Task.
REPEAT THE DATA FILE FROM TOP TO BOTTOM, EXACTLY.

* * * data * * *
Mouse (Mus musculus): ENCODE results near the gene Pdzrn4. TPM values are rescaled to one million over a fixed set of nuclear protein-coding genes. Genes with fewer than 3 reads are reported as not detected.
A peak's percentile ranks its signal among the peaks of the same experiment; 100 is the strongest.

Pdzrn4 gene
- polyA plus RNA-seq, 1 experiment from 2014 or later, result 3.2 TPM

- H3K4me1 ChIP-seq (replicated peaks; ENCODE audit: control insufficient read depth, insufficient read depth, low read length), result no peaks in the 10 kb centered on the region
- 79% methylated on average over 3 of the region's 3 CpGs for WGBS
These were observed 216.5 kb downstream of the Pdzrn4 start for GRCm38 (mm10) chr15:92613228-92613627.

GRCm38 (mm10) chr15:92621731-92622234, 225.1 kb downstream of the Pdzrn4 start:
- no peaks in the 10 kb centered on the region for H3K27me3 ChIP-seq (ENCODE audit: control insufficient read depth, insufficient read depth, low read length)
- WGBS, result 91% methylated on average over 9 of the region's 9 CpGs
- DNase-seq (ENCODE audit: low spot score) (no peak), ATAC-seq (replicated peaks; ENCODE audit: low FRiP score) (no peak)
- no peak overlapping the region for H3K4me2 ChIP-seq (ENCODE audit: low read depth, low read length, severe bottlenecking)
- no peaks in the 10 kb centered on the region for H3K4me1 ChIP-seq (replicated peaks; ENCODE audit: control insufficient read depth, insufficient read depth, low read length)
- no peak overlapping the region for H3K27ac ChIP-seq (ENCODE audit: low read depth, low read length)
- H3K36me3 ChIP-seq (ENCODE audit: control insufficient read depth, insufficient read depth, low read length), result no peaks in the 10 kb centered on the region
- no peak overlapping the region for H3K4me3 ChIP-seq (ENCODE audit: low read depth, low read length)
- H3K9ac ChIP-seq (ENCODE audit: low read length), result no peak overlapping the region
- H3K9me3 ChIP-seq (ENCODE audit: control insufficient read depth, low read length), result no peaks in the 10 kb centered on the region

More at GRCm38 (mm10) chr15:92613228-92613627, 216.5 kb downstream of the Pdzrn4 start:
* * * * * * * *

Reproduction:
Mouse (Mus musculus): ENCODE results near the gene Pdzrn4. TPM values are rescaled to one million over a fixed set of nuclear protein-coding genes. Genes with fewer than 3 reads are reported as not detected.
A peak's percentile ranks its signal among the peaks of the same experiment; 100 is the strongest.

Pdzrn4 gene
- polyA plus RNA-seq, 1 experiment from 2014 or later, result 3.2 TPM

- H3K4me1 ChIP-seq (replicated peaks; ENCODE audit: control insufficient read depth, insufficient read depth, low read length), result no peaks in the 10 kb centered on the region
- 79% methylated on average over 3 of the region's 3 CpGs for WGBS
These were observed 216.5 kb downstream of the Pdzrn4 start for GRCm38 (mm10) chr15:92613228-92613627.

GRCm38 (mm10) chr15:92621731-92622234, 225.1 kb downstream of the Pdzrn4 start:
- no peaks in the 10 kb centered on the region for H3K27me3 ChIP-seq (ENCODE audit: control insufficient read depth, insufficient read depth, low read length)
- WGBS, result 91% methylated on average over 9 of the region's 9 CpGs
- DNase-seq (ENCODE audit: low spot score) (no peak), ATAC-seq (replicated peaks; ENCODE audit: low FRiP score) (no peak)
- no peak overlapping the region for H3K4me2 ChIP-seq (ENCODE audit: low read depth, low read length, severe bottlenecking)
- no peaks in the 10 kb centered on the region for H3K4me1 ChIP-seq (replicated peaks; ENCODE audit: control insufficient read depth, insufficient read depth, low read length)
- no peak overlapping the region for H3K27ac ChIP-seq (ENCODE audit: low read depth, low read length)
- H3K36me3 ChIP-seq (ENCODE audit: control insufficient read depth, insufficient read depth, low read length), result no peaks in the 10 kb centered on the region
- no peak overlapping the region for H3K4me3 ChIP-seq (ENCODE audit: low read depth, low read length)
- H3K9ac ChIP-seq (ENCODE audit: low read length), result no peak overlapping the region
- H3K9me3 ChIP-seq (ENCODE audit: control insufficient read depth, low read length), result no peaks in the 10 kb centered on the region

More at GRCm38 (mm10) chr15:92613228-92613627, 216.5 kb downstream of the Pdzrn4 start: